Argentina experienced a decrease in anti-Semitic incidents in 1999 compared with previous years. Nevertheless, there were several serious incidents, including the planting of explosive charges at the entrance of two Jewish homes, cemetery desecrations and several anonymous false bomb threats to Jewish institutions. The judge in charge of investigating the AMIA bombing stated that the search for the plotters would continue.
THE JEWISH COMMUNITY
With about 200,000 Jews out of a total population of over 35 million, Argentina has the largest Jewish community in Latin America. The great majority of Jews live in Buenos Aires and its environs; however, there are also sizable communities in Rosario, Córdoba, and Santa Fe. Most Argentine Jews are the descendants of nineteenth and twentieth century immigrants from Europe and the Middle East.
The Jewish community maintains many educational, cultural and religious institutions, including a Hebrew and a Yiddish press, publishing houses and an educational system from kindergarten through university. The leading Jewish organization is DAIA (Delegación de Asociaciones Israelitas Argentinas), which represents communities and organizations to the authorities and is responsible for safeguarding the rights of members. AMIA (Asociación Mutual Israelita Argentina) is the main organization representing the Ashkenazi community. The Sephardi communities have separate institutions. The Vaad ha-Kehilot is the umbrella organization of all the communities in the provinces.
EXTREMIST ORGANIZATIONS AND ANTI-SEMITIC ACTIVITY
Neo-Nazi individuals and groups continued to operate openly in Argentina, supported by a wide circle of sympathizers. One of the two main nationalistic right-wing parties, Partido Nuevo Triunfo (New Triumph Party -- PNT), is led by the well-known neo-Nazi Alejandro Biondini, who has been active since the 1980s. He served a jail term in 1996, under Anti-Discrimination Law No. 25.592, for displaying a swastika on the cover of his publication Libertad de Opinión. In 1998 Biondini put this publication on the Internet, becoming one of the first neo-Nazis in Argentina to disseminate his ideas via this medium.
Alejandro Ivan Franze, leader of the Partido Nuevo Orden Social Patriótico (New Order Social Patriotic Party -- PNOSP), formed in 1996, has succeeded in attracting nationalistic right-wing figures from smaller groups to his organization. The party, which is basically a skinhead group, aspires to participate in national elections. At present, it organizes military-style parades and gatherings, for example, on so-called Sovereignty Day, commemorating the Falklands-Malvinas war, when marchers sport neo-Nazi uniforms and symbols and perform the fascist salute. The police have not, so far, intervened.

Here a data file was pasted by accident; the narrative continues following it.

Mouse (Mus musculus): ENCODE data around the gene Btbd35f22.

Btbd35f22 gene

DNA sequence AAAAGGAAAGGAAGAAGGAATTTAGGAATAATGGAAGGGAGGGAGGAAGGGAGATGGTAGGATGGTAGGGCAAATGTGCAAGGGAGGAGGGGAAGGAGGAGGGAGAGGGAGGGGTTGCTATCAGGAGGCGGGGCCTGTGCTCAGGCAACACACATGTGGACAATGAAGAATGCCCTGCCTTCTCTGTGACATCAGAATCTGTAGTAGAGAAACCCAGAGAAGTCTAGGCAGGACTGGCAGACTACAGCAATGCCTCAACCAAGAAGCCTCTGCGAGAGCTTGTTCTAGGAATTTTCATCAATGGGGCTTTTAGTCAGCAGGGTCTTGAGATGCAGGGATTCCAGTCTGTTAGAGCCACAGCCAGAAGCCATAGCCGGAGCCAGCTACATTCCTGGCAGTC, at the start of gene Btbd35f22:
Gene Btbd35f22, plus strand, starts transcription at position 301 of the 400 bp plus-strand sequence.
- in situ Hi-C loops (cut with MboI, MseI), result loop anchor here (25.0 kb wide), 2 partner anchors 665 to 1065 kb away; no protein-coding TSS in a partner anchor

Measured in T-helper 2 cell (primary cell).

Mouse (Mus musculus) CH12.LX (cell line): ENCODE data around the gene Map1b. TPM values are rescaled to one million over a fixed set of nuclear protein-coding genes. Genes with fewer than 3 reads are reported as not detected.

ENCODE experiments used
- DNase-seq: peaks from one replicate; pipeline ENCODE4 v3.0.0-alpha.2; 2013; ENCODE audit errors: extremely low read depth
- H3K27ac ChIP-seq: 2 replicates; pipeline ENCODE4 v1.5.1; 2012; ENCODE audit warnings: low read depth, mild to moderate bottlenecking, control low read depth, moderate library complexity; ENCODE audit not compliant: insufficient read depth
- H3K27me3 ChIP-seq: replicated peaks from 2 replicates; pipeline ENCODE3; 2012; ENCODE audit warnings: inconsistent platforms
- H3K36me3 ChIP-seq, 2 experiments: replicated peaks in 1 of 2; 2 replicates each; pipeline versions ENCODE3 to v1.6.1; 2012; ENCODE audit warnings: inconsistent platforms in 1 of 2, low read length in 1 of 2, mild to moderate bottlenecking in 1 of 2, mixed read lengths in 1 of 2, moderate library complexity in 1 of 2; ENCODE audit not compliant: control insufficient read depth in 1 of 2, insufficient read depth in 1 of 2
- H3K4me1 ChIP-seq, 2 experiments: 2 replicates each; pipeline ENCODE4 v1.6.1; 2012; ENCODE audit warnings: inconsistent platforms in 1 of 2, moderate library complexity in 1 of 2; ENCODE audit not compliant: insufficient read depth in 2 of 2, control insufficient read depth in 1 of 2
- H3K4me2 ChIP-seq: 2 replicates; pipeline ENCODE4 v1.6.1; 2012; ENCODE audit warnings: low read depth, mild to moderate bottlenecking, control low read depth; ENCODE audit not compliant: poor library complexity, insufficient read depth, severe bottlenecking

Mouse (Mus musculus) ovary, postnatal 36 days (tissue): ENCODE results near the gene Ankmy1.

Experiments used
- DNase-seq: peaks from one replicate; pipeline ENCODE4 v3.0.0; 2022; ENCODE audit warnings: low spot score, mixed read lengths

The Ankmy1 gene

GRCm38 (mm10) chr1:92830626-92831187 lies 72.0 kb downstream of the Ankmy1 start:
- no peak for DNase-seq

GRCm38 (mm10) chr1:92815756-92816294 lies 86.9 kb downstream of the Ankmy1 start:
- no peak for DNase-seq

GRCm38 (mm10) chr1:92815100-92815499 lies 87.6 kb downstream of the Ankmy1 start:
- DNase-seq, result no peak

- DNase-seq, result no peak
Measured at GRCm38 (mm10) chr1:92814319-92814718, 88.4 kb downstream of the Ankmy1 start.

At a meeting of neo-Nazis on the occasion of Hitler’s birthday (20 April), the formation of a new group, the Brown Shirts, led by Alejandro Biondini of the PNT, was announced. The DAIA denounced the meeting.
Neo-Nazis were involved in several violent incidents. A youth who was reading a book in the subway by the well-known Argentinean writer Julio Cortazár, was assaulted by a group of neo-Nazis, who shouted: “Cortazár died from cancer and we are the cancer that will kill all you communists.” The DAIA condemned the attack, and the governmental bodies INADI (National Anti-discrimination Institute) and APDH (Permanent National Assembly for Human Rights) lodged a complaint with the police.
The year 1999 was marked by a decrease in anti-Semitic incidents compared with previous years. Nevertheless, several serious incidents were recorded, including the planting of two explosive charges at the entrance of the homes of two Jewish families in Paraná in August 1999. The charges were discovered after anonymous calls to the homes of the families and the police.
In addition, there were two major desecrations of Jewish cemeteries, one on 19-20 September, when 63 graves were desecrated in the main Jewish cemetery La Tablada, and another on 30 September when 12 graves were vandalized in the old Jewish cemetery of Ciudadela. In both cases, the DAIA claimed that, once again, police of the Province of Buenos Aires were targeting the Jewish community as part of their resistance to reforms in the police force (see ASW 1997/8). Five other desecrations of Jewish cemeteries took place during 1999, including in the city of Mendoza, where 20 gravestones were damaged.
Four Jewish institutions in the Jewish neighborhood of Once in Buenos Aires received anti-Semitic leaflets in April 1999. The text, printed on colored paper, with a large swastika in the middle, contained veiled anti-Semitic references.
Several anonymous false bomb threats were received, the most alarming at the AMIA community building in December, which had to be evacuated. Others were reported at the Keren Hayesod building in July and at the Yavneh school in Buenos Aires in October. A telephone threat to “blow up the cursed Jews” resulted in the cancellation of the premiere of Fiddler on the Roof in October in the city of Tucumán.